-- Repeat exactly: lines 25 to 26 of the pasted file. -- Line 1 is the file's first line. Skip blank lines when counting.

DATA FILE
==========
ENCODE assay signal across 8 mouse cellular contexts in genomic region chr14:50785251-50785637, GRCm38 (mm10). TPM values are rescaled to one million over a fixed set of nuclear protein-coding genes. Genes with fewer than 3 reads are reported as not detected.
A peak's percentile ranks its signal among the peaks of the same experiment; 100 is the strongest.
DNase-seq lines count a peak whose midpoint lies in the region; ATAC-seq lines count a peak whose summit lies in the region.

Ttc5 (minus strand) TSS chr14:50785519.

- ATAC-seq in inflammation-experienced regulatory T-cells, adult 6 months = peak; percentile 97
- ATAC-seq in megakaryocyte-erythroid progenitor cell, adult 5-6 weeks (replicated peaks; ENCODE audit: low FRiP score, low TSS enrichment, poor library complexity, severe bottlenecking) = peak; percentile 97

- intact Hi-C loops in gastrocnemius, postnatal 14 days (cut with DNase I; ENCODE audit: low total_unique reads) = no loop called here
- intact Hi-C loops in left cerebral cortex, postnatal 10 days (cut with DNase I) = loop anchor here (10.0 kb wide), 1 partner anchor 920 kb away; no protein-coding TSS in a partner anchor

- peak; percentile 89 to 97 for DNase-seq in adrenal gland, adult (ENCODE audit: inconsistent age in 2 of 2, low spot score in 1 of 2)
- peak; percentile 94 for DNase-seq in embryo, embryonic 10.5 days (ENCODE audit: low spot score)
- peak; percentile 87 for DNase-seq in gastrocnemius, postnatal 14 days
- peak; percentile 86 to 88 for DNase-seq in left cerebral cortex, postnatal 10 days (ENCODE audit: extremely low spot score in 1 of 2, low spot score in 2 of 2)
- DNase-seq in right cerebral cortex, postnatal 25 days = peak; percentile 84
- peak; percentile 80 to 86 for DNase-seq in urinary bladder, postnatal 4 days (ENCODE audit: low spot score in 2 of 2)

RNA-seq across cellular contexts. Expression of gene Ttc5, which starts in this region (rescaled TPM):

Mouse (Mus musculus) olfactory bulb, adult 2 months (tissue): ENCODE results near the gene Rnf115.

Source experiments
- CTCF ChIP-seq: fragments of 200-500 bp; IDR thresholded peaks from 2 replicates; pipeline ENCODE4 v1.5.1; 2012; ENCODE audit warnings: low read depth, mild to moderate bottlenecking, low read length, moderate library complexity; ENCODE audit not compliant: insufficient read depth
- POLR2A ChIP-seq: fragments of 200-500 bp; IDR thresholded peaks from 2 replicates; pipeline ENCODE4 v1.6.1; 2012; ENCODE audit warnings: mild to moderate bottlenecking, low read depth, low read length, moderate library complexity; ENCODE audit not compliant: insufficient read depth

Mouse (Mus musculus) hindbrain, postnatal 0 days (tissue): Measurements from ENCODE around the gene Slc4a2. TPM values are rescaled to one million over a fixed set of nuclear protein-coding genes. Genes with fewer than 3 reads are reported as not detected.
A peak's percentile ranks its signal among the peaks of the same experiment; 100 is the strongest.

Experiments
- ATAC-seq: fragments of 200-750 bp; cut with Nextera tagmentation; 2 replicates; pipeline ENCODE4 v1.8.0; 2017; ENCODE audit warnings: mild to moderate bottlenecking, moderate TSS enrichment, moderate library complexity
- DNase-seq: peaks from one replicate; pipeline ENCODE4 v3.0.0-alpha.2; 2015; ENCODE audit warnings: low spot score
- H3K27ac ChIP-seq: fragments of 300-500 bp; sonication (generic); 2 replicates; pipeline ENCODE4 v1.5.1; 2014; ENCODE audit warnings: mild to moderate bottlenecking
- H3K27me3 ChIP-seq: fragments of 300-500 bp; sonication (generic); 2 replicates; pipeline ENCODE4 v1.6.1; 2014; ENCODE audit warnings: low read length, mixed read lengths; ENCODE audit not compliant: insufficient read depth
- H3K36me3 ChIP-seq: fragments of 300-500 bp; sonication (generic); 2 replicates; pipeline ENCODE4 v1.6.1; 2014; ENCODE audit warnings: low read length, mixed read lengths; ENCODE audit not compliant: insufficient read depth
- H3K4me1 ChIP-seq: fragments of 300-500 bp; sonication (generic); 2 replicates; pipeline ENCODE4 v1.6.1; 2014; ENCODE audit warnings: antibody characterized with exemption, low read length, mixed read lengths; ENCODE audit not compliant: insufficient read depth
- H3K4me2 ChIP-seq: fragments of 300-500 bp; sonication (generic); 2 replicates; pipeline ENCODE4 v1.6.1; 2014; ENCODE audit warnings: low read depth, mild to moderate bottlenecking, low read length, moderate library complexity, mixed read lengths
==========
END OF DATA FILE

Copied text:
- H3K27ac ChIP-seq: fragments of 300-500 bp; sonication (generic); 2 replicates; pipeline ENCODE4 v1.5.1; 2014; ENCODE audit warnings: mild to moderate bottlenecking
- H3K27me3 ChIP-seq: fragments of 300-500 bp; sonication (generic); 2 replicates; pipeline ENCODE4 v1.6.1; 2014; ENCODE audit warnings: low read length, mixed read lengths; ENCODE audit not compliant: insufficient read depth